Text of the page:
PROS & CONS DISTRIBUTION SITES (iTunes, GooglePlay, Amazon, Soundcloud)

The latest developments in technology have changed everything in our lives and of course it has changed our relationship with music as consumers and artist’s way to sell their music. Not only we don’t have to rely in the radios or casette / CD players anymore (we can stream every song we like any place and any time) but also we don’t need to go to physicall stores anymore, we can buy music online in seconds from the comfort of our homes.

And if you can buy them it means someone is selling it. Artist have now the opportunity of selling their music without necessarily having the support a record label. They can now do it themselves. As simple as recording and uploading, artist’s music will be out in the market for all potential costumers interested in buying it.

There are many music digital stores worldwide. The most important are Itunes, Google Play, SoundCloud and Amazon. Lets go through the Pros and Cons of each one.


Itunes is the world’s number one online digital retailer. It allows users to listen, download and purchase music and video. You can sell your music worldwide and both via downloads or via streams through iTunes Radio.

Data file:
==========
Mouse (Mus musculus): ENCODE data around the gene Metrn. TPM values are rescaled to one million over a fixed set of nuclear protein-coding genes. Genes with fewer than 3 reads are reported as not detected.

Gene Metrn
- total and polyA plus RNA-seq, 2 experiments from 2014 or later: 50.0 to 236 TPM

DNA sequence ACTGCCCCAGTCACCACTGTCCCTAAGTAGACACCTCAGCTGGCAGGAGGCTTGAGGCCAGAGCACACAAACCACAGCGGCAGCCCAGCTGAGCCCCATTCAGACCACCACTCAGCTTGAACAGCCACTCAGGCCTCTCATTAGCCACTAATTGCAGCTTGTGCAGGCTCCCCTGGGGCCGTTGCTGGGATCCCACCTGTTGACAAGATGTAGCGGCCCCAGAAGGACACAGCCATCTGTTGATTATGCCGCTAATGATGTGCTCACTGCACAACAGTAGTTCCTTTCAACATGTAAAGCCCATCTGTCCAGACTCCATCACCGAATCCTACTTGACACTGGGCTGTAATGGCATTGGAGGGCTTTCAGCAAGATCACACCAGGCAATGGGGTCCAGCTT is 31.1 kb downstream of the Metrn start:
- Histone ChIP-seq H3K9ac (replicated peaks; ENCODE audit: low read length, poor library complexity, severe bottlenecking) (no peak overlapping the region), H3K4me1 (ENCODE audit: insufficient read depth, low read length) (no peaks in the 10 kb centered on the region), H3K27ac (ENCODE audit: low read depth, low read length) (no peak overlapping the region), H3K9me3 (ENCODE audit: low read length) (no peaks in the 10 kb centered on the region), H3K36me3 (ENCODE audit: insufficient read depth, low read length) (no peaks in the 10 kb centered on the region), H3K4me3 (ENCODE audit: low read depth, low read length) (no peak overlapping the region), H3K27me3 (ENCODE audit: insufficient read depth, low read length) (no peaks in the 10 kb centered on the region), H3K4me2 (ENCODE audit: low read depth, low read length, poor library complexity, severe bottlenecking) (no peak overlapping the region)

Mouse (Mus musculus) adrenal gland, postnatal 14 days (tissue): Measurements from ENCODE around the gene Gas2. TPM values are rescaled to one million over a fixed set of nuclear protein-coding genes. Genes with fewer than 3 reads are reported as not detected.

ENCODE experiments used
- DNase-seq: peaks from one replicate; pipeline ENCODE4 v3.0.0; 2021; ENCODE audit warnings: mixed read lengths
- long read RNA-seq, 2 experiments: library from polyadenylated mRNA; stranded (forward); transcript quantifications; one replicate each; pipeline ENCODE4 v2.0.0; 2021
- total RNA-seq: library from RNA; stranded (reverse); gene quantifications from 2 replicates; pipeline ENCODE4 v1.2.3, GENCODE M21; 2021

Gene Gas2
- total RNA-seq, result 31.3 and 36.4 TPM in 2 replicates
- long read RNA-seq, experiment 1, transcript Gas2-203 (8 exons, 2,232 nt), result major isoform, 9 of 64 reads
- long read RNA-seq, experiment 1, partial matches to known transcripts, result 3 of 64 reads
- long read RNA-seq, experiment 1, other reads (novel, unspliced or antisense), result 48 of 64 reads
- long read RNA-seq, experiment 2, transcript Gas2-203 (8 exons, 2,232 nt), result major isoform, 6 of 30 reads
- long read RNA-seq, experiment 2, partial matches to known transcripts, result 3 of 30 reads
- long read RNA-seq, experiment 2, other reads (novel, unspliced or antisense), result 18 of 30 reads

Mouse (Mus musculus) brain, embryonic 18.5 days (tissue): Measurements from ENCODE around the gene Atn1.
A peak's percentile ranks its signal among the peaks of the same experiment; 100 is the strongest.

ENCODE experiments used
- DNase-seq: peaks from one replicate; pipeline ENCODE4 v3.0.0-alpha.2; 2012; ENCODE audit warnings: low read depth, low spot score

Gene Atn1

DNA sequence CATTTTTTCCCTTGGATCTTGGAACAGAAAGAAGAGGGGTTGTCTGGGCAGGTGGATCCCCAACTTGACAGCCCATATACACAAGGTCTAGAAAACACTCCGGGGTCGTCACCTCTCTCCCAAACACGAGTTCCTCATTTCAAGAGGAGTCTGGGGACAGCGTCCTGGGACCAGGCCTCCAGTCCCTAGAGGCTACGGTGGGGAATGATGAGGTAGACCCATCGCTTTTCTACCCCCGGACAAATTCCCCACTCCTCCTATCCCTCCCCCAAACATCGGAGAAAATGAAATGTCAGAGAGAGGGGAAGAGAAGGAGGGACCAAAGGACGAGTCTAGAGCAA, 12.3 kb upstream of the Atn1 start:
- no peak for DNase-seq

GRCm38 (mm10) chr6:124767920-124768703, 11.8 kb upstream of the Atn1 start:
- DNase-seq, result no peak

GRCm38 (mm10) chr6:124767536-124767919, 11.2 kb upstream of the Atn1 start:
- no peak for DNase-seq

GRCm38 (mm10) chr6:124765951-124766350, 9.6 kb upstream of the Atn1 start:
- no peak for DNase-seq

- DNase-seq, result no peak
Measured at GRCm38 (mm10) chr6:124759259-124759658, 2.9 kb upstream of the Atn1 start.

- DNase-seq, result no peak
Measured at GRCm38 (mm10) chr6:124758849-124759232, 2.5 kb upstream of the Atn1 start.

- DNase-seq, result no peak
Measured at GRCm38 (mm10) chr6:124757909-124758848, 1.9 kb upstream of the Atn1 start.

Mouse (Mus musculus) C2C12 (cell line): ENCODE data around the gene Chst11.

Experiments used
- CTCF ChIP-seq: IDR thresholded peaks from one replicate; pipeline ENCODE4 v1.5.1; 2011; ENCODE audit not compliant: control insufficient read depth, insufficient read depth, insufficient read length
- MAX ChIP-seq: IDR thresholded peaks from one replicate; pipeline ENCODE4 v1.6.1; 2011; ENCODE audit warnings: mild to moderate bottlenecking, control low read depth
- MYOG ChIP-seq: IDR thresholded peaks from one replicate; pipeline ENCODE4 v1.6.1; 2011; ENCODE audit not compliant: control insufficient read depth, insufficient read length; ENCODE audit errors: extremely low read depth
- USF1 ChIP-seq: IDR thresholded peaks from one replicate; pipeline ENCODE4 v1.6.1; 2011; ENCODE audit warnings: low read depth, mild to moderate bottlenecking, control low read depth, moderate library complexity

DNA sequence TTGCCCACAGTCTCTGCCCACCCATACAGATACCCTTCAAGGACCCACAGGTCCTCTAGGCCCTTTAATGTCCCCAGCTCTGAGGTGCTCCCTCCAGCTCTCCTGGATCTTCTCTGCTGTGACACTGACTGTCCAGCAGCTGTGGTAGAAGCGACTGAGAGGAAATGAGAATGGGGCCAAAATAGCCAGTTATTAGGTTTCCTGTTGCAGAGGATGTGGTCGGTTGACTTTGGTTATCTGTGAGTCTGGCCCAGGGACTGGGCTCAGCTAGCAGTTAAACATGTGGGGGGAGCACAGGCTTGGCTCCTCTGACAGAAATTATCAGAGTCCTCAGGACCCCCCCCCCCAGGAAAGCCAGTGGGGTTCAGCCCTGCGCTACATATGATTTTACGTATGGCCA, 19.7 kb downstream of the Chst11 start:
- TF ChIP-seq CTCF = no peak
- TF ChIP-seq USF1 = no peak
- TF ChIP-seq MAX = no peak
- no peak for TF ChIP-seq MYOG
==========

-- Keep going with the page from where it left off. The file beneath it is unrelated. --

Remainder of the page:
Listeners can purchase songs for a default price of $0.99 for tracks under ten minutes in length and $9.99 for an album. The amounts artists earn per song vary depending on the country but in the US and Canada is $0.70 per song and $7.00 per album based on default pricing. So it is pretty fair and worth it for the artist! Plus if your music is played on iTunes Radio you get payd a per play fee and a portion of iTunes’s advertising monthly revenues.

iTunes also allows you to set up an iTunes pre-order so you music will be on iTunes before the release date. This way you will not just please your fans but the more sales you make the higher position you will have on iTunes chart.

iTunes works better for stablished artist rather than for smaller artist as the requirements to be on iTunes are pretty pretty hard to meet for the average indie artist (you have to have at least 20 albums in your catalog for example). If you can not meet those requirements to work directly with iTunes a plan B is to pick an agregator. Agregators are approved by Apple and the most popular are TuneCore and CdBaby. The con is that you will have to spend money to pay the agregator fee.